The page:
In Photos: See The Jaw-Dropping ‘Snow Moon’ Rise From Across The World—But Why Was It So Small?

Did you see the “Snow Moon” rise this past weekend while you were out hunting for the “green comet?” A stunning sight in clear skies, the monthly rise of the full Moon as its draped in orange hues is one of the highlights of the astronomical month, but there was something rather odd about this one.

It was the smallest full Moon of the year. Why the Moon change size?

Its orbit of Earth is not perfectly round, but elliptical. So in any given month there is a point when its closest to us and therefore appears largest in our sky (perigee), and a point when its farthest, and therefore looks smaller (apogee).

Perigee and apogee happen every month 14 days apart, but only rarely do they coincide with the phases of the Moon we notice most easily—the full Moon.

In January 21, 2023, the New Moon was the closest it will come to our planet since the year 1030. So it follows that 14 days later the full Moon was particularly far away. Not a century-record-breaker, but the farthest of 2023.

Close and distant full Moons do have names. Scientifically they’re called a perigee and apogee full Moons, respectively, though the more colloquial name for the formers is, of course, a “supermoon.” The latter doesn’t really have a name, though “micromoon” is one option.

The distance of the Moon is important in determining the height of tides, but it’s also critical during “eclipse seasons,” the first of which is coming up soon. Every 173 days, for between 31 and 37 days, the Moon is lined-up perfectly to intersect the ecliptic—the apparent path of the Sun through our daytime sky. It’s literally the plane of Earth’s orbit of the Sun. During an eclipse season two (and sometimes three) solar and lunar eclipses can occur, each one every half-an-orbit.

During an eclipse season a New Moon that’s relatively close to Earth can block out 100% of the Sun’s disk and cause a total solar eclipse. The duration of totality depends on exactly how far away the Moon is from Earth—the closer it is, the wider the Moon’s shadow across Earth and the longer the duration of totality.

However, if the New Moon’ is relatively distant and thus looks smaller, it can’t completely cover the Sun and the the result is an annular solar eclipse (also called a “ring of fire”), which next happens across the US, Mexico and South America on October 14, 2023. During that eclipse the Moon will cover just over 90% of the Sun’s disk.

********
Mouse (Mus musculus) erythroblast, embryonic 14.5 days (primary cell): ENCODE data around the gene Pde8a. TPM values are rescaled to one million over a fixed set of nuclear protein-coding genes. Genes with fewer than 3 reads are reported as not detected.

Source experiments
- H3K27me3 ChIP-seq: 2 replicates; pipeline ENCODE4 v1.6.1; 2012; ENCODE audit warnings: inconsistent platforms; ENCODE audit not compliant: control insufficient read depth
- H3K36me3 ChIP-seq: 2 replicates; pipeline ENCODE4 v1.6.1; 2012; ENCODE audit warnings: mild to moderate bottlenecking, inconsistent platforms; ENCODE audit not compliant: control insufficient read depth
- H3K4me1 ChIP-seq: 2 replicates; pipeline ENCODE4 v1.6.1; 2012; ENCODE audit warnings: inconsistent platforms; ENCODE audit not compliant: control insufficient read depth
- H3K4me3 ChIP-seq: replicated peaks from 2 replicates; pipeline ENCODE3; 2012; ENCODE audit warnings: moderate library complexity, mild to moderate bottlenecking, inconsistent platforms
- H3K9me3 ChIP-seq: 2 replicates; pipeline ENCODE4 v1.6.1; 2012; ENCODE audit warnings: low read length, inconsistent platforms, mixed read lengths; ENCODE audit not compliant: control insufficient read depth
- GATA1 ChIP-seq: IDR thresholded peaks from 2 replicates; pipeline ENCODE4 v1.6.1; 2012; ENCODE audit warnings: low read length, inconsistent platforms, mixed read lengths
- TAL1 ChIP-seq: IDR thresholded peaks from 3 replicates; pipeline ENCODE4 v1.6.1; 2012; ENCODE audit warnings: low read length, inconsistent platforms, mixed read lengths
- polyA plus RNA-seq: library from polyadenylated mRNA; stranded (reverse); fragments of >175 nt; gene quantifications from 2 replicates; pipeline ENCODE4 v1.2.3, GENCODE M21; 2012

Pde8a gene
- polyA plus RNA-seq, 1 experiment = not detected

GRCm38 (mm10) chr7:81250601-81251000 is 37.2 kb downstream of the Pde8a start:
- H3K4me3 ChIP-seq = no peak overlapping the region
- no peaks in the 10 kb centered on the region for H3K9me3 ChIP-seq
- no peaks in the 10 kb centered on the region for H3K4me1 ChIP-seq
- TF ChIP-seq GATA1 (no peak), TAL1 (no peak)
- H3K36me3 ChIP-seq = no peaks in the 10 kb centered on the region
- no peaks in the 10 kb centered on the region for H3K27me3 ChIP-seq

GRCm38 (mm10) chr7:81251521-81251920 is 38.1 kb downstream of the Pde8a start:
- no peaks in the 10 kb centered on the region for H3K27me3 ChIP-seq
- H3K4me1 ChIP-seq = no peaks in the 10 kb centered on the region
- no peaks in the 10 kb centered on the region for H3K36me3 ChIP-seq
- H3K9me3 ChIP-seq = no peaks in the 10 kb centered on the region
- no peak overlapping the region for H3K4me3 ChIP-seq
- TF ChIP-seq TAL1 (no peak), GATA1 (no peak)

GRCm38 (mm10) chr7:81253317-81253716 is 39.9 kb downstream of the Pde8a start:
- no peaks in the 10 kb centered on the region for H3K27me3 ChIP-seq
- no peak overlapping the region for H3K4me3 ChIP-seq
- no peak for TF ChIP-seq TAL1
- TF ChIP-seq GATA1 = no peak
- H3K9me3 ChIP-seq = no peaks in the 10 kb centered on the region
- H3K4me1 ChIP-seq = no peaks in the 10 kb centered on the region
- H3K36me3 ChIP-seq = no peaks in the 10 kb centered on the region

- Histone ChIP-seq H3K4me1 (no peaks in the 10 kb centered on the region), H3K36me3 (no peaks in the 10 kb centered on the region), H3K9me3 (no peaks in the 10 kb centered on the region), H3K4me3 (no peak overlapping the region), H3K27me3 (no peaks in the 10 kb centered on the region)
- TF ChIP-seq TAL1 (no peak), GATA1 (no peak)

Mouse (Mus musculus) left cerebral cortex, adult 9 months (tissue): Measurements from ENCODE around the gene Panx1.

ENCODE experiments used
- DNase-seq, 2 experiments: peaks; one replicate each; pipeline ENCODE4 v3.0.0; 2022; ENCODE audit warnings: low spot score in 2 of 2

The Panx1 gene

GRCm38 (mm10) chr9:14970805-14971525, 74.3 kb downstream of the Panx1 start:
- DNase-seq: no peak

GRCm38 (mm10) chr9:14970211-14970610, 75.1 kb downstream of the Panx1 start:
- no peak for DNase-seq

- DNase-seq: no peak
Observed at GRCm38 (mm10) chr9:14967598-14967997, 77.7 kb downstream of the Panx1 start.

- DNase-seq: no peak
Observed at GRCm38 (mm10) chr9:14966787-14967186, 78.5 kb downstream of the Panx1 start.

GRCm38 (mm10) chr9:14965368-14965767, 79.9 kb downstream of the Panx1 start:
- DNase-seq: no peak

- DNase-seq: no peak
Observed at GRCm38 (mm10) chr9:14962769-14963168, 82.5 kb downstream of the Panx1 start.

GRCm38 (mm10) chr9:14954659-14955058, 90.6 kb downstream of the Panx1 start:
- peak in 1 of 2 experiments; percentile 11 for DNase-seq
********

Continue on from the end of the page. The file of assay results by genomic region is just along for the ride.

The next total solar eclipse will occur on April 20, 2023 in Australia, Timor Leste and West Papua. It’s a rather unusual scenario because the Moon is right on the cusp of being too far away. As a result it will just fail to block 100% of the Sun as the Moon’s shadow strikes and leaves Earth, but since the middle of the path is slightly closer to the Moon (simply because Earth is a sphere), a short totality of no more than 76 seconds will be experienced by intrepid eclipse-chasers.

When is the next full Moon? The next full moon—the “Worm Moon”—will occur on Tuesday, March 7, 2023. From Europe there will be a perfect alignment of Moon and Sun. In London the full Moon will rise in the east at precisely the same time as the Sun sets in the west.

The final full Moon of winter in the northern hemisphere, the “Worm Moon” is named for the worms that appear in the soil as the temperatures gradually rise. The name comes from native American tribes, but other cultures have called March’s full Moon the “Lenten Moon,” which means spring Moon.

Wishing you clear skies and wide eyes.

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